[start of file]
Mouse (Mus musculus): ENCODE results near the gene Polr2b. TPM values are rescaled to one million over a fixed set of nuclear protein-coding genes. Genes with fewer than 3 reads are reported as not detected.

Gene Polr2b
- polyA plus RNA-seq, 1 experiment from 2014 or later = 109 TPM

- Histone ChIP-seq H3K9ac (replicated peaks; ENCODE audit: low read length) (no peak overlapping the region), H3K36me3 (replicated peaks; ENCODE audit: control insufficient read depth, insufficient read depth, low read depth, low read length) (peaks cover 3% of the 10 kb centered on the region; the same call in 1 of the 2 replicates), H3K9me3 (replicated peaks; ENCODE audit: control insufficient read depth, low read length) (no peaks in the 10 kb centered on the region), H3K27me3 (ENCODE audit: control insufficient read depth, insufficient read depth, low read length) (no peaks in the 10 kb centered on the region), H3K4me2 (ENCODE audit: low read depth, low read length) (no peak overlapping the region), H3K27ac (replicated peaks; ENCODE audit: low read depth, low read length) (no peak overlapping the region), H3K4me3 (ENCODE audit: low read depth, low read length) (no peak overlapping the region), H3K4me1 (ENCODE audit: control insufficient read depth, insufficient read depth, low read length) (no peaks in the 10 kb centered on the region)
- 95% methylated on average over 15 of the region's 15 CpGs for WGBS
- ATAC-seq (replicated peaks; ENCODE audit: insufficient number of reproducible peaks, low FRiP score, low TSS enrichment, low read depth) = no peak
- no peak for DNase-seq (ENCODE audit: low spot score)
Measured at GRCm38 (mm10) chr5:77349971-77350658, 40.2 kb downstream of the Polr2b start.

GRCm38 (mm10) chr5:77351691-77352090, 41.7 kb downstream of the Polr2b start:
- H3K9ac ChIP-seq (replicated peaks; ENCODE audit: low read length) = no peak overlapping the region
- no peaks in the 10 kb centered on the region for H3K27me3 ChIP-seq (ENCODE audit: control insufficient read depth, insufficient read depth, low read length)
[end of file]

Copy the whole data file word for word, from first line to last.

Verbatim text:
Mouse (Mus musculus): ENCODE results near the gene Polr2b. TPM values are rescaled to one million over a fixed set of nuclear protein-coding genes. Genes with fewer than 3 reads are reported as not detected.

Gene Polr2b
- polyA plus RNA-seq, 1 experiment from 2014 or later = 109 TPM

- Histone ChIP-seq H3K9ac (replicated peaks; ENCODE audit: low read length) (no peak overlapping the region), H3K36me3 (replicated peaks; ENCODE audit: control insufficient read depth, insufficient read depth, low read depth, low read length) (peaks cover 3% of the 10 kb centered on the region; the same call in 1 of the 2 replicates), H3K9me3 (replicated peaks; ENCODE audit: control insufficient read depth, low read length) (no peaks in the 10 kb centered on the region), H3K27me3 (ENCODE audit: control insufficient read depth, insufficient read depth, low read length) (no peaks in the 10 kb centered on the region), H3K4me2 (ENCODE audit: low read depth, low read length) (no peak overlapping the region), H3K27ac (replicated peaks; ENCODE audit: low read depth, low read length) (no peak overlapping the region), H3K4me3 (ENCODE audit: low read depth, low read length) (no peak overlapping the region), H3K4me1 (ENCODE audit: control insufficient read depth, insufficient read depth, low read length) (no peaks in the 10 kb centered on the region)
- 95% methylated on average over 15 of the region's 15 CpGs for WGBS
- ATAC-seq (replicated peaks; ENCODE audit: insufficient number of reproducible peaks, low FRiP score, low TSS enrichment, low read depth) = no peak
- no peak for DNase-seq (ENCODE audit: low spot score)
Measured at GRCm38 (mm10) chr5:77349971-77350658, 40.2 kb downstream of the Polr2b start.

GRCm38 (mm10) chr5:77351691-77352090, 41.7 kb downstream of the Polr2b start:
- H3K9ac ChIP-seq (replicated peaks; ENCODE audit: low read length) = no peak overlapping the region
- no peaks in the 10 kb centered on the region for H3K27me3 ChIP-seq (ENCODE audit: control insufficient read depth, insufficient read depth, low read length)